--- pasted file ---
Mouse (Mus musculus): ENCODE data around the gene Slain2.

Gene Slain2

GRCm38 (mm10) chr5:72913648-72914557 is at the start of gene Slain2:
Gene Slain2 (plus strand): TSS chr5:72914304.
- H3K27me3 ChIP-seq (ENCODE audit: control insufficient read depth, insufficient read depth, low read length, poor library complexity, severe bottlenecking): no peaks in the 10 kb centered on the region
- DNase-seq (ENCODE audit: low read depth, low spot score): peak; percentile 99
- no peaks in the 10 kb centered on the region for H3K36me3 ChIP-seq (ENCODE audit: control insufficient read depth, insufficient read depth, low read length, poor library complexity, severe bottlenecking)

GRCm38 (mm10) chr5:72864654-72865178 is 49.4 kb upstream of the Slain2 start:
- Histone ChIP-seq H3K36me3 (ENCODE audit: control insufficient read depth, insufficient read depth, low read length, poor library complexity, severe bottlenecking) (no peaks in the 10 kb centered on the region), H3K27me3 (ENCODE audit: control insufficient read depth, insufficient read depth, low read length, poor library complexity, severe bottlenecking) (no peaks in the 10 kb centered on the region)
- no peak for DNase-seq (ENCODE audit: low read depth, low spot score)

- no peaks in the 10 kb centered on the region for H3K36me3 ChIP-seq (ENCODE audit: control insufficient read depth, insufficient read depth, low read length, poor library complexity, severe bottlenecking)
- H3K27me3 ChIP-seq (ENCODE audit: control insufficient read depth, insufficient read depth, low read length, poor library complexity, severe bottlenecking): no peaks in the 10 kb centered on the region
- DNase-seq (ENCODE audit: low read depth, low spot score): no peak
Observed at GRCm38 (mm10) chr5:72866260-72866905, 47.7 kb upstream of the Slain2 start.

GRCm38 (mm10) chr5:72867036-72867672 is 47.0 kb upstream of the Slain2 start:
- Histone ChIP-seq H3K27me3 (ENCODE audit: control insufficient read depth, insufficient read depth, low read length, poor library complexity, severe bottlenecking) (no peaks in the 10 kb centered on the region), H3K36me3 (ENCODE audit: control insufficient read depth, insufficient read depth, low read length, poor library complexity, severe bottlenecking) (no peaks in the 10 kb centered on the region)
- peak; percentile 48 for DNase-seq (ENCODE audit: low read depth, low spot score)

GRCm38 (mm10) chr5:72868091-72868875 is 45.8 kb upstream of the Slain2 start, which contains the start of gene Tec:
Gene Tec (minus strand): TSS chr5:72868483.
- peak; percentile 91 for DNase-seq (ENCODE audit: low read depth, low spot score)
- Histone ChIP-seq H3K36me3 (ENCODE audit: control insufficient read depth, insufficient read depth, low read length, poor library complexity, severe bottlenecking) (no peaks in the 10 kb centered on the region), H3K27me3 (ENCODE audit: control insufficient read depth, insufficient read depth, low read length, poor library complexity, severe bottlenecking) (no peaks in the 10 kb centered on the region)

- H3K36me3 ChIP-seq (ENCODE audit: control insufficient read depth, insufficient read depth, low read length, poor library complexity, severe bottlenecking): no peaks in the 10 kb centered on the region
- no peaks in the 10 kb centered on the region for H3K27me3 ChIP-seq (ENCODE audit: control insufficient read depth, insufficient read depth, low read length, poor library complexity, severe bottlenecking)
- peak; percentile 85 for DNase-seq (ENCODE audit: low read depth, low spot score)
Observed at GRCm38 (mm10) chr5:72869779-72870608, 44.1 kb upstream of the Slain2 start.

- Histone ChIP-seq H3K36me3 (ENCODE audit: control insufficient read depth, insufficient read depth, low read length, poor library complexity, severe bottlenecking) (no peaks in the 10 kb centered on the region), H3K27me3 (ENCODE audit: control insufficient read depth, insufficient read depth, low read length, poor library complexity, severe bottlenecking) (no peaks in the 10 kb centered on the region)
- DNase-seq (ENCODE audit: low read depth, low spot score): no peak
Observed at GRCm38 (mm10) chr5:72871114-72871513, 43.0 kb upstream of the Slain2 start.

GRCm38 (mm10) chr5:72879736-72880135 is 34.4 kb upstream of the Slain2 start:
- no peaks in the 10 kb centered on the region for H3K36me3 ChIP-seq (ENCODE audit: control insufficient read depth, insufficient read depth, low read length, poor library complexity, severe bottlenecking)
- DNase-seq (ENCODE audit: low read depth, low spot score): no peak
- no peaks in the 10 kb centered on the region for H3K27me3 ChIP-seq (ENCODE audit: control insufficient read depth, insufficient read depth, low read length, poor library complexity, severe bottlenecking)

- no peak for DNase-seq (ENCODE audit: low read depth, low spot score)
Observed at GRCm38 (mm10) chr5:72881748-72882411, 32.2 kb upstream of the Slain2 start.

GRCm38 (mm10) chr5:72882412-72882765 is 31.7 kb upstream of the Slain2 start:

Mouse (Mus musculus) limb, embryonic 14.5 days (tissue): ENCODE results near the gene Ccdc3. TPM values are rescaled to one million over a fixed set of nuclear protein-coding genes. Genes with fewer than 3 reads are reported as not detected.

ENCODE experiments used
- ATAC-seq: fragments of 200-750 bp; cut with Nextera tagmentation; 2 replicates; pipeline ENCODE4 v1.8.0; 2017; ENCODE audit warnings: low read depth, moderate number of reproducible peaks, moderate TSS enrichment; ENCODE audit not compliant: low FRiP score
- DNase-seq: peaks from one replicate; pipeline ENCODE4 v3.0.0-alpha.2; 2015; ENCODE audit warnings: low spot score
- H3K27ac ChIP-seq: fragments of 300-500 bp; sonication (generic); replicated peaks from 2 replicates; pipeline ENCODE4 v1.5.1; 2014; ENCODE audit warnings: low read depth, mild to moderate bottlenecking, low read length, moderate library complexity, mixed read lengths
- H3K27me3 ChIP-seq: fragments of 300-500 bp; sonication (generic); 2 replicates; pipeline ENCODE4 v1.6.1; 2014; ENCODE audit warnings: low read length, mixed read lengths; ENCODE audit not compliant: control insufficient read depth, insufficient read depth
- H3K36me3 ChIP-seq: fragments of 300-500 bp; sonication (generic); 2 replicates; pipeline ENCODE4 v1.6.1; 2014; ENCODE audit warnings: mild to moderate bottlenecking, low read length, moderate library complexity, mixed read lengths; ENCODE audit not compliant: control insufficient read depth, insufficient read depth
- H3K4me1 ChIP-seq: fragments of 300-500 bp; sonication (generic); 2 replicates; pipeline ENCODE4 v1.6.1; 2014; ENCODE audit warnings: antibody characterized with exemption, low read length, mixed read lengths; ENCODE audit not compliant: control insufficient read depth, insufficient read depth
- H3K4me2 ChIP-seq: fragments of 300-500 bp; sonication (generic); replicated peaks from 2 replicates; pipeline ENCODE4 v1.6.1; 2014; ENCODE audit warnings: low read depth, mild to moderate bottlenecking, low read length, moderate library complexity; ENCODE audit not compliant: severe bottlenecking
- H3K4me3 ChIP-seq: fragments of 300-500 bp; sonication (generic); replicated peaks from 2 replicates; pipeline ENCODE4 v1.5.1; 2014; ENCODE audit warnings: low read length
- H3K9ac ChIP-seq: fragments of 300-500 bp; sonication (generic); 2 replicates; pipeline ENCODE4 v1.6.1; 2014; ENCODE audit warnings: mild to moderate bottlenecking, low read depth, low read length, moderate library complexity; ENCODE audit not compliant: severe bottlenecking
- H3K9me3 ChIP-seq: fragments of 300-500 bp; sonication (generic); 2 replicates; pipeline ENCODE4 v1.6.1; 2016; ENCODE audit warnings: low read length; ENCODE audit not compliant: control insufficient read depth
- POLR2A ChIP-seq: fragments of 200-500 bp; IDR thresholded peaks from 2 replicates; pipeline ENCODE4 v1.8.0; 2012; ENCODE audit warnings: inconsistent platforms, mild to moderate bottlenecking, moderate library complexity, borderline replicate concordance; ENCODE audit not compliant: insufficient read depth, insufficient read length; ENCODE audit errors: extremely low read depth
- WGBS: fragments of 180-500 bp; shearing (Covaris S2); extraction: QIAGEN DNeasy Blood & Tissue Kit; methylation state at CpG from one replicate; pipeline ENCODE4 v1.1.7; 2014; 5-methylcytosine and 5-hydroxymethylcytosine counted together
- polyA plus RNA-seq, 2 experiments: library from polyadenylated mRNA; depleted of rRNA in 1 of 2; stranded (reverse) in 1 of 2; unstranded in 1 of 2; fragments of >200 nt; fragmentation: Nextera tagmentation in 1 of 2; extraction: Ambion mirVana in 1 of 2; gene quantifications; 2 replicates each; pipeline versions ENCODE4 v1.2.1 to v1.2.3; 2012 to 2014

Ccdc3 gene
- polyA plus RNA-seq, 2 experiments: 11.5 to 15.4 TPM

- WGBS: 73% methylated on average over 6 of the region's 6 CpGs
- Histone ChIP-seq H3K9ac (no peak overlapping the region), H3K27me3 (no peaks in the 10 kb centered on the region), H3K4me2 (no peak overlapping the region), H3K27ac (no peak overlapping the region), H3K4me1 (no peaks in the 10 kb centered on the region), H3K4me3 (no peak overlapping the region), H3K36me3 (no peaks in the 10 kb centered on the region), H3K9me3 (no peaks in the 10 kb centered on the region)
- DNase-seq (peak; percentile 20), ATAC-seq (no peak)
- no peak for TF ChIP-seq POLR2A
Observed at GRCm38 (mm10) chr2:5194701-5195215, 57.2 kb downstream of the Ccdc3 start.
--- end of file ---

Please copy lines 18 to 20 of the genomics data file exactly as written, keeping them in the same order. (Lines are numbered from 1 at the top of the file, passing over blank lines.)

GRCm38 (mm10) chr5:72868091-72868875 is 45.8 kb upstream of the Slain2 start, which contains the start of gene Tec:
Gene Tec (minus strand): TSS chr5:72868483.
- peak; percentile 91 for DNase-seq (ENCODE audit: low read depth, low spot score)